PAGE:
The Practice holds a contract with an Infection Control company called Infection Prevention Solutions who undertake an annual audit in conjunction with the Practice leads who are Cassie Kane Practice Nurse and Amanda Meehan Practice Manager.
The company organises annual training for staff as well as more robust training for the lead staff. The cleaning company who hold a contract with the practice for undertaking cleaning also conduct daily, weekly and monthly audits.
Above is a link to our Practice Annual Statement for 2016-17.
For help and advice on maintaining infection control standards at home please see below
Together we can fight infection
Any infection can be caught or spread were there are ill people together, this can be in a hospital, a care home a GP surgery or in a public place. The information below explains how you can help the staff to reduce infection and provide a clean and safe environment in which you receive treatment and/ or care. By following the points in this advice, you can help us to prevent vulnerable individuals picking up an infection and prevent the spread of infections. If people pick up an infection, it can cause discomfort, pain and anxiety.
How does infection spread?
You need a germ. The germ lives in or on its host, another person, an animal, or a contaminated surface (door handle, worktop, equipment).
The germ is passed on by either direct or indirect contact, this can be coughing, sneezing, hand contact with someone who carries the germ on their hand, or by touching a contaminated surface.
If the germ then enters your system and you are not immune to it you can catch the infection. Generally healthy people are less likely to catch infections, as their immune system should protect them well. But if for any reason your immune system is weaker than normal, you will be more vulnerable and therefore need to protect yourself even more against any infection.
What you can do:
- Wash your hands with soap and water after using the toilet
- Wash your hands before eating / taking medication
- Where supplied use alcohol hand gel to clean your hands ( hospitals, GP surgeries, care homes, other care settings)
- Avoid touching your wounds or any indwelling devices you may have (tubes, drains or needles for example.) If you must touch clean your hands before and afterwards.
- If you are examined or have to have a procedure, do not be afraid to ask the staff if they have washed their hands or used alcohol hand gel first.
- Please shower or bath, wear clean clothes and check your footwear is not muddy before going to your GP surgery or any other clinical setting.
- The area where you are receiving treatment/ care should be clean. However if you are concerned about the cleaning standards, please report it immediately.
- Children should be discouraged from crawling on the floor and must be supervised at all times.
- If you receive any treatment or care at home, please provide hand washing facilities where possible, for the person attending to you.
What is a Health Care Associated Infection (HCAI)?
This is an infection that may affect people when they are receiving healthcare. People may catch these infections in hospitals, care homes, doctors’ surgeries, health centres and even at home if they are being cared for there.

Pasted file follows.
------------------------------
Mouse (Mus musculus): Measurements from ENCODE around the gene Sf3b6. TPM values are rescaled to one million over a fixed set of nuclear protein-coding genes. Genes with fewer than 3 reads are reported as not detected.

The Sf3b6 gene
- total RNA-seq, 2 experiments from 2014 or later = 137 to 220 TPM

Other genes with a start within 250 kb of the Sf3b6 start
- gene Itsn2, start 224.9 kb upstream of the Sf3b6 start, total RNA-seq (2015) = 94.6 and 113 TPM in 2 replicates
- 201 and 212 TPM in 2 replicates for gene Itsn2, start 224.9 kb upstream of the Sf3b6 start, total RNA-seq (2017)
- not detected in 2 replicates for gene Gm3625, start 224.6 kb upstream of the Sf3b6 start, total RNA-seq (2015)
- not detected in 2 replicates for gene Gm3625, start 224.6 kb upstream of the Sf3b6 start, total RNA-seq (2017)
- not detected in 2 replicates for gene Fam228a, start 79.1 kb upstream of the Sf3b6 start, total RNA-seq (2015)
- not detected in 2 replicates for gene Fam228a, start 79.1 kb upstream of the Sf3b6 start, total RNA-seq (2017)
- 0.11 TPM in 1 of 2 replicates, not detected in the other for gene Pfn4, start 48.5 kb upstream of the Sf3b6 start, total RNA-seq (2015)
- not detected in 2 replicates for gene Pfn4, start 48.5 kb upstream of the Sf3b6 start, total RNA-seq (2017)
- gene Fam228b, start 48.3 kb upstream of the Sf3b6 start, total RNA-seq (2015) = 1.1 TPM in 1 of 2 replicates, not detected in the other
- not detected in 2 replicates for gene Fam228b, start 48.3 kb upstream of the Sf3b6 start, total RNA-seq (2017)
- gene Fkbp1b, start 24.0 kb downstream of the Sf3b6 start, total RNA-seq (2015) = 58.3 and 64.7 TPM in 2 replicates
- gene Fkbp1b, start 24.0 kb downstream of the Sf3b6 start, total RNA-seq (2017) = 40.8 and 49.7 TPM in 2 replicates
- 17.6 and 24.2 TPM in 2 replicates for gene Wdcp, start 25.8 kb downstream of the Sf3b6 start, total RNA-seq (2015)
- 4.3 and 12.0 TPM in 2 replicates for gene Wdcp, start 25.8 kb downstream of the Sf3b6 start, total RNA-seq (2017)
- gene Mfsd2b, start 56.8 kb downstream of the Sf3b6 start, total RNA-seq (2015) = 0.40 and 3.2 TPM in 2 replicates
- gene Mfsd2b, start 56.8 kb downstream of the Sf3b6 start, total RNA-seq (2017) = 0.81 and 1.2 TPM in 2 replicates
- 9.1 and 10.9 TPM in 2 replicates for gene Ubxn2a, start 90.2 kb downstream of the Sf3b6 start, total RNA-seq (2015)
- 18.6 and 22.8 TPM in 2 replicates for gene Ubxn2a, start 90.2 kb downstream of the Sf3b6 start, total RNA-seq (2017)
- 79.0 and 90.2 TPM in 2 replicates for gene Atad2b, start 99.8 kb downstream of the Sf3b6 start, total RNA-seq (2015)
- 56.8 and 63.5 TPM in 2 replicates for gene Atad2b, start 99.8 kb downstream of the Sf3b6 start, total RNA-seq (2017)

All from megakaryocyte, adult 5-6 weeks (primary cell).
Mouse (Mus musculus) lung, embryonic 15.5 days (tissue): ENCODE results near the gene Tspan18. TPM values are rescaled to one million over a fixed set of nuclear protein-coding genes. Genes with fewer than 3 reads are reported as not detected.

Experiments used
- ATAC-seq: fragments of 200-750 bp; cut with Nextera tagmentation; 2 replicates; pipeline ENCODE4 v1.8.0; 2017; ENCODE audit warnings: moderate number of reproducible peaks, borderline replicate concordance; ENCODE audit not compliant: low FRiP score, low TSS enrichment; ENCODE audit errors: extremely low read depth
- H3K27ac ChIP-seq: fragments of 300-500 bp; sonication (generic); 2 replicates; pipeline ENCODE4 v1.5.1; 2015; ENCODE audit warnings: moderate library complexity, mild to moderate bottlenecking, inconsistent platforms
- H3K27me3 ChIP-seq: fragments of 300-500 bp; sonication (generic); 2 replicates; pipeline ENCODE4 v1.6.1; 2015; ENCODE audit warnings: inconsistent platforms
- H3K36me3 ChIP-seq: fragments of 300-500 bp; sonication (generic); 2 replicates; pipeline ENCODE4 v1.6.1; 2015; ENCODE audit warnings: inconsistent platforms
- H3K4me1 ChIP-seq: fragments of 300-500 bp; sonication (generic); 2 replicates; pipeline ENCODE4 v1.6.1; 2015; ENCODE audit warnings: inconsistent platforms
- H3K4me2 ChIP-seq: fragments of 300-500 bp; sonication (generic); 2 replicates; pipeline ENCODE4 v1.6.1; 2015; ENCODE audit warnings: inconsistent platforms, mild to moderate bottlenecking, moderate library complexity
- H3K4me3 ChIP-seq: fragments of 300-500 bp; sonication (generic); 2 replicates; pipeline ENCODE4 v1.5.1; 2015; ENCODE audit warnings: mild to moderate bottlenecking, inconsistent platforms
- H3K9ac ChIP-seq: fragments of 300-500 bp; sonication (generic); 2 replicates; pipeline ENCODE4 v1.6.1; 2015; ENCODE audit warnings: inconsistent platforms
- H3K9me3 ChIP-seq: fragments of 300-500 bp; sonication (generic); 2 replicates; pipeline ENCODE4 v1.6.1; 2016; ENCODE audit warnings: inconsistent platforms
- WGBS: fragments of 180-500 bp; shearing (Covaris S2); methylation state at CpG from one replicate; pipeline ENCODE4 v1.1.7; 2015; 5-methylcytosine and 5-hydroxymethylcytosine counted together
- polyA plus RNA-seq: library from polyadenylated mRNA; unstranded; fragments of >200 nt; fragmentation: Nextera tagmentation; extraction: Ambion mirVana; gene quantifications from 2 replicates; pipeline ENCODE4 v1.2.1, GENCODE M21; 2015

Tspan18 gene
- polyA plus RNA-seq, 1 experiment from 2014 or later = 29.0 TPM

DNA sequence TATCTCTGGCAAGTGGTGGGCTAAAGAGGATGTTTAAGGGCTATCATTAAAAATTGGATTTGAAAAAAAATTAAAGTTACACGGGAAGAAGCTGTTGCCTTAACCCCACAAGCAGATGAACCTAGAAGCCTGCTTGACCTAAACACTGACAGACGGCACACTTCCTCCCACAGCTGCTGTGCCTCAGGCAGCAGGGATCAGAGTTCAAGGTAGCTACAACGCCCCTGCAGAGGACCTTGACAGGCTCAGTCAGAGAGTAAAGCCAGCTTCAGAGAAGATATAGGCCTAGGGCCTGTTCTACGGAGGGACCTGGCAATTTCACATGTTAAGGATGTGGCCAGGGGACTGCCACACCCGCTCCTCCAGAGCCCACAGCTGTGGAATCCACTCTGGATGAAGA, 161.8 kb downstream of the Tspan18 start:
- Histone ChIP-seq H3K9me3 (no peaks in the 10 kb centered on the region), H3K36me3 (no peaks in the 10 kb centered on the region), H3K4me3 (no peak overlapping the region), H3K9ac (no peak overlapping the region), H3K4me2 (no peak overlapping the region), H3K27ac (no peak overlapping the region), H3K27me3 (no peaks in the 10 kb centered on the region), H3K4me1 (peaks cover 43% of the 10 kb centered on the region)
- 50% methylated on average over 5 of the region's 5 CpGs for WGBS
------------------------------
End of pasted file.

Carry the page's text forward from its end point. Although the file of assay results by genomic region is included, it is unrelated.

Why do some people get an HCAI when receiving healthcare?
There are lots of reasons why someone can develop an HCAI. Being ill or receiving treatment can make your natural defence system (immune system) weaker than usual. Most people won’t pick up an HCAI while they are being treated but it is impossible to completely remove all the risk during healthcare. This is because every disease, condition or procedure and sometimes medication can reduce your natural defences against infection.
What are the most common types of HCAI in hospital?
The most common types of HCAI in hospitals are urine infections, wound infections, skin infections, chest infections & sickness and diarrhoea.
What type of germs cause HCAI?
Some are caused by germs that live normally on our bodies and usually do us no harm such as Staphylococcus aureus, which many people can carry harmlessly in their nose. The most well known are ‘MRSA’, ‘C-diff’ and ‘Norovirus’ MRSA is short for Meticillin Resistant Staphylococcus aureus. This bacteria can cause an infection if it gets into a wound, the bloodstream, bladder or lungs. C-diff is short for Clostridium difficile a bacteria that
some people have living naturally in their bowel. For some people unfortunately, this can develop into diarrhoea and fever (usually after certain kinds of antibiotics). Norovirus causes sickness and diarrhoea. This may last for a couple of days and usually has no lasting effects. This virus is often reported as causing outbreaks of infection in hospitals and care homes. There are also information leaflets available on:
What do we do to prevent HCAI spreading?
Preventing and controlling HCAI is a national priority and all care settings are working hard to prevent the spread of infection in the NHS and care homes.
- Educating staff, patient and visitors on how to prevent and control infections, for example, washing hands regularly; getting support and advice from specialist infection control or health protection staff.
- Making sure that the NHS and care homes meet government standards on HCAI;
- Giving people information on how to prevent and control HCAI within all care settings and among members of the public;
HCAI are monitored and reported to Public Health England, for learning and improvement purposes.
What happens if I get an infection?
Your infection could require treatment, which probably can be given to you at home. You may be asked to stay at home for the duration of the treatment and not visit the GP surgery, they may arrange a home visit instead. If you don’t understand your condition and/or treatment please ask a member of staff.